|US5027104||Feb 21, 1990||Jun 25, 1991||Reid Donald J||Vehicle security device|
|US5027114||Jun 9, 1987||Jun 25, 1991||Kiroshi Kawashima||Ground guidance system for airplanes|
|US5091780||May 9, 1990||Feb 25, 1992||Carnegie-Mellon University||A trainable security system emthod for the same|
|US5109278||Jul 6, 1990||Apr 28, 1992||Commonwealth Edison Company||Auto freeze frame display for intrusion monitoring system|
|US5111291||Sep 25, 1991||May 5, 1992||Commonwealth Edison Company||Auto freeze frame display for intrusion monitoring system|
|US5166746||May 23, 1991||Nov 24, 1992||Ana Motor Service Co., Ltd.||Aircraft docking guidance system which takes position reference in anti-collision light of aircraft|
|US5218367||Jun 1, 1992||Jun 8, 1993||Trackmobile||Vehicle tracking system|
|US5243340||Oct 9, 1989||Sep 7, 1993||Airport Technology In Scandinavia Ab||Supervision and control of airport lighting and ground movements|
|US5243530||Jul 26, 1991||Sep 7, 1993||The United States Of America As Represented By The Secretary Of The Navy||Stand alone multiple unit tracking system|
|US5268698||Jul 31, 1992||Dec 7, 1993||Smith Sr Louis P||Target acquisition, locating and tracking system|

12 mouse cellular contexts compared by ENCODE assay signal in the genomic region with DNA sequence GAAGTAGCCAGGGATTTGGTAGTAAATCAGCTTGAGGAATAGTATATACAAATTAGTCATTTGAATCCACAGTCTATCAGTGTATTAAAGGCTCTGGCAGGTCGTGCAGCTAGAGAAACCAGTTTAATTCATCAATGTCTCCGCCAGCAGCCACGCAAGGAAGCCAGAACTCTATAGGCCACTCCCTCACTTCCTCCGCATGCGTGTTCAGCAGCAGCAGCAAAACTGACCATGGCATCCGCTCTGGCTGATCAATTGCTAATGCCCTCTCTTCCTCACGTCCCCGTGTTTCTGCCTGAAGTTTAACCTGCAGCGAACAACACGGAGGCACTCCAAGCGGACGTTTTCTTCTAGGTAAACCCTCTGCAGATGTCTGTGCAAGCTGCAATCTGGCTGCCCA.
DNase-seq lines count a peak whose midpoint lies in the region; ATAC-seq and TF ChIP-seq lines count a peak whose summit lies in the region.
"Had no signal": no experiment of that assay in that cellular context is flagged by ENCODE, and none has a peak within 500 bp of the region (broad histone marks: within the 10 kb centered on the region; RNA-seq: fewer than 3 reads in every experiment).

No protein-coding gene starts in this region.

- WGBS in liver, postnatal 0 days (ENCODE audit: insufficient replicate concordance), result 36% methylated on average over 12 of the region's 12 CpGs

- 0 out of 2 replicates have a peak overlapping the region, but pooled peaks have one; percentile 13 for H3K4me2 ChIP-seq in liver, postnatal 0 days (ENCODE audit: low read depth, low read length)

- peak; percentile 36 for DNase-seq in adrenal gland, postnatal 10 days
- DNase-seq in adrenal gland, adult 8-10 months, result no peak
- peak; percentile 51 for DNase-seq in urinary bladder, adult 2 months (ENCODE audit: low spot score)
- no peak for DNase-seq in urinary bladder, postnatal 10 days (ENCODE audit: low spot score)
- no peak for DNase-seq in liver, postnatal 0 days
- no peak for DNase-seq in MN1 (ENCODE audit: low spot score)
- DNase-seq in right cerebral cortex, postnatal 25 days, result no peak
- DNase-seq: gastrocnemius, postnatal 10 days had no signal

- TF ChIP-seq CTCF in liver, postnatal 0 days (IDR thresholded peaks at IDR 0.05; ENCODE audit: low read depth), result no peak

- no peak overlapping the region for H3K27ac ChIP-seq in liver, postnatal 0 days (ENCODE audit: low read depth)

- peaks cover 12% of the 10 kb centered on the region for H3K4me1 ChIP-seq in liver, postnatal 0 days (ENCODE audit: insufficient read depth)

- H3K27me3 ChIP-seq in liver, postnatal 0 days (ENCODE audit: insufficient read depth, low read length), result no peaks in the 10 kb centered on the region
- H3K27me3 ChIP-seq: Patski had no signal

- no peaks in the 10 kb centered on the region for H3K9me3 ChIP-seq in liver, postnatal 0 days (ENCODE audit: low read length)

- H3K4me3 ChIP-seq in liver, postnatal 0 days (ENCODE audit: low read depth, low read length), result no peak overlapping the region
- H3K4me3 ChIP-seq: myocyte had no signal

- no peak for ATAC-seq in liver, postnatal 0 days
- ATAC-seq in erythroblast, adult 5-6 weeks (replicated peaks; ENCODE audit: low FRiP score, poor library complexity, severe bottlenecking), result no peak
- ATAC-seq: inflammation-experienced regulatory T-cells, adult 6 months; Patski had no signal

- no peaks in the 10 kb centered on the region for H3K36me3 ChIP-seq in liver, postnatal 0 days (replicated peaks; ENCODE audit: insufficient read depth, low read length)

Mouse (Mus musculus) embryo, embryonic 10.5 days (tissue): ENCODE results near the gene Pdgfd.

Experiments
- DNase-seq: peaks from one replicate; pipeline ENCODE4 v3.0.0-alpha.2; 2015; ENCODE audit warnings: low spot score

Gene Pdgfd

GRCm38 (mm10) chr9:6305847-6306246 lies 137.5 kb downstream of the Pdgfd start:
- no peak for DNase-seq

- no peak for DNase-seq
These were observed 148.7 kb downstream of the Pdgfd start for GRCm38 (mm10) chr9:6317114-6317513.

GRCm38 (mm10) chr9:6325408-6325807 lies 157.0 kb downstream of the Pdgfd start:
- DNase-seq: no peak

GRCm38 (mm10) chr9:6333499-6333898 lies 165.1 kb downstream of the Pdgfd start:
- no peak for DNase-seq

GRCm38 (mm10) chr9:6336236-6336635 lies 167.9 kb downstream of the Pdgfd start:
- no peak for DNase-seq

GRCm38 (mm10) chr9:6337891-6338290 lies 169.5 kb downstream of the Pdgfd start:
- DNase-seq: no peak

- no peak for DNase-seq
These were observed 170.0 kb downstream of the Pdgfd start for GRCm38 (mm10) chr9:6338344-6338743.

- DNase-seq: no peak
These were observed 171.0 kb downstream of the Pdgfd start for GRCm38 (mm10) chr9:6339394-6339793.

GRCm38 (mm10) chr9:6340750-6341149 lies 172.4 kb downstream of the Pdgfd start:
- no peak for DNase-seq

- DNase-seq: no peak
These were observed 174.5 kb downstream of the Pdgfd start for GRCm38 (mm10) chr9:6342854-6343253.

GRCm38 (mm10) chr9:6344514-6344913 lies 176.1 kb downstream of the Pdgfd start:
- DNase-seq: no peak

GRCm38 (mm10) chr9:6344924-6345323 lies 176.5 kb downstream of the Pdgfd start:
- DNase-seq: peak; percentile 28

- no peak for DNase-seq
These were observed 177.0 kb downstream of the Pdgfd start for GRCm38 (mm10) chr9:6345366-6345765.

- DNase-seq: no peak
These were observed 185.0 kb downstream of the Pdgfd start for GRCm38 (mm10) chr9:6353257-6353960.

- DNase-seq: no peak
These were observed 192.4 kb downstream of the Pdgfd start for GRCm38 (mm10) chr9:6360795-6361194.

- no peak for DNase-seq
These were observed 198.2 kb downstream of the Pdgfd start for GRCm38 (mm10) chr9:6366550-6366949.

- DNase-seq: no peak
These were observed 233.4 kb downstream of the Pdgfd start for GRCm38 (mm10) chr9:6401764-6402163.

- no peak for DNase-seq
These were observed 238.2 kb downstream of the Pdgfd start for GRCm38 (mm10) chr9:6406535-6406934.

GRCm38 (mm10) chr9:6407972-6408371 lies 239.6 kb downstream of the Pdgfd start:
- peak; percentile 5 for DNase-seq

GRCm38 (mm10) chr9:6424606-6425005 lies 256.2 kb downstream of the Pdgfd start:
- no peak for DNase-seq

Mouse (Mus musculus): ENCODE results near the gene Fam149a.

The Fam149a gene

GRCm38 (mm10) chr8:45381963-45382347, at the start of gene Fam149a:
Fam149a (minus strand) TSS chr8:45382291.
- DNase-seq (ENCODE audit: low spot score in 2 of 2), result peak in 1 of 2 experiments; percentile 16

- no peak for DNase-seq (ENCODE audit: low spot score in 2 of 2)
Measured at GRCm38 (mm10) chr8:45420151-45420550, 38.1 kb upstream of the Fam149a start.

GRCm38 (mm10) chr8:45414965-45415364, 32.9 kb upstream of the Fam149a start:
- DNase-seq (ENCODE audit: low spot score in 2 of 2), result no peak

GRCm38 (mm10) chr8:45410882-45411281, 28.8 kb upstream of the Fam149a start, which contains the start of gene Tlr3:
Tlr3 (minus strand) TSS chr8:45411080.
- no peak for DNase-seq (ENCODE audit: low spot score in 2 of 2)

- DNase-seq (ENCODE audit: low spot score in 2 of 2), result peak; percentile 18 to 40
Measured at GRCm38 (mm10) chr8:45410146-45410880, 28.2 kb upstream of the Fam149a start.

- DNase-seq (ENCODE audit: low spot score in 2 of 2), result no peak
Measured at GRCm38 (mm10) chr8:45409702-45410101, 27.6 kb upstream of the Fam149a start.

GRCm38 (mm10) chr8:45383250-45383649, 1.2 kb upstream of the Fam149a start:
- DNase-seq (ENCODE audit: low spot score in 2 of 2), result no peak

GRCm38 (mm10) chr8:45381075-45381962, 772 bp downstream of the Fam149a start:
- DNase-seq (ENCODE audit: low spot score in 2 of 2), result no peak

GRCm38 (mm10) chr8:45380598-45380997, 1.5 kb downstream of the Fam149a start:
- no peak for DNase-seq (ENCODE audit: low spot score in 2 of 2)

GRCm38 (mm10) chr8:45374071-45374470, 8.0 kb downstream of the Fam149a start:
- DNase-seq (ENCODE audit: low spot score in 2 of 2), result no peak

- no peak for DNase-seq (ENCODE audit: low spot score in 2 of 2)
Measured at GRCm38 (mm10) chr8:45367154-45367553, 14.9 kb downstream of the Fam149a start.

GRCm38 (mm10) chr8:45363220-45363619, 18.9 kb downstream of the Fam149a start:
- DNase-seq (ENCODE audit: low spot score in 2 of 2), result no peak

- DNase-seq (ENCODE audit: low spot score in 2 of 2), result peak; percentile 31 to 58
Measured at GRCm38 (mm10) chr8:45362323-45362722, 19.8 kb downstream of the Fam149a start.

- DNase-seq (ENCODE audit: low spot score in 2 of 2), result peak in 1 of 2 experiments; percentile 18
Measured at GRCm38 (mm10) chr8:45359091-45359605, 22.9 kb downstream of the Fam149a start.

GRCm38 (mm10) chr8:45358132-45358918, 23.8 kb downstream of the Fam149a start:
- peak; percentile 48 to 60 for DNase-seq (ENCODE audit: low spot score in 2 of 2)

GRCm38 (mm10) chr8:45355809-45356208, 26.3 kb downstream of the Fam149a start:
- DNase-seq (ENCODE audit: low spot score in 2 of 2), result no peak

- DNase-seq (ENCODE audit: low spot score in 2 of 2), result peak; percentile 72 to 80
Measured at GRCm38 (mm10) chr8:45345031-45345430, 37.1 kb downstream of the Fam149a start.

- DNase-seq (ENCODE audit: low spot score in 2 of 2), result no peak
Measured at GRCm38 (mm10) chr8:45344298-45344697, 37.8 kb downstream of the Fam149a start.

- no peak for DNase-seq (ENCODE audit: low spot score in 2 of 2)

|US5283643||Oct 29, 1991||Feb 1, 1994||Yoshizo Fujimoto||Flight information recording method and device for aircraft|
|US5321615||Dec 10, 1992||Jun 14, 1994||Frisbie Marvin E||Zero visibility surface traffic control system|
|US5334982||May 27, 1993||Aug 2, 1994||Norden Systems, Inc.||Airport surface vehicle identification|
|US5341194||Apr 15, 1992||Aug 23, 1994||Konica Corporation||Belt type image forming unit|
|US5400031||Mar 7, 1994||Mar 21, 1995||Norden Systems, Inc.||Airport surface vehicle identification system and method|
|US5408330||Mar 25, 1991||Apr 18, 1995||Crimtec Corporation||Video incident capture system|
|US5432838||Jun 4, 1993||Jul 11, 1995||Ainsworth Technologies Inc.||Communication system|
|US5440337||Nov 12, 1993||Aug 8, 1995||Puritan-Bennett Corporation||Multi-camera closed circuit television system for aircraft|
|US5440343||Feb 28, 1994||Aug 8, 1995||Eastman Kodak Company||Motion/still electronic image sensing apparatus|
|US5448243||Feb 14, 1994||Sep 5, 1995||Deutsche Forschungsanstalt Fur Luft- Und Raumfahrt E.V.||System for locating a plurality of objects and obstructions and for detecting and determining the rolling status of moving objects, such as aircraft, ground vehicles, and the like|
|US5463595||Oct 13, 1993||Oct 31, 1995||Rodhall; Arne||Portable security system for outdoor sites|
|US5469371||Dec 19, 1994||Nov 21, 1995||University Of Central Florida||Surfaced detection system for airports|
|US5497149||Feb 21, 1995||Mar 5, 1996||Fast; Ray||Global security system|
|US5508736||Jun 15, 1995||Apr 16, 1996||Cooper; Roger D.||Video signal processing apparatus for producing a composite signal for simultaneous display of data and video information|
|US5509009||May 20, 1993||Apr 16, 1996||Northern Telecom Limited||Video and aural communications system|
|US5530440||Oct 6, 1994||Jun 25, 1996||Westinghouse Norden Systems, Inc||Airport surface aircraft locator|
|US5553609||Feb 9, 1995||Sep 10, 1996||Indiana University Foundation||Intelligent remote visual monitoring system for home health care service|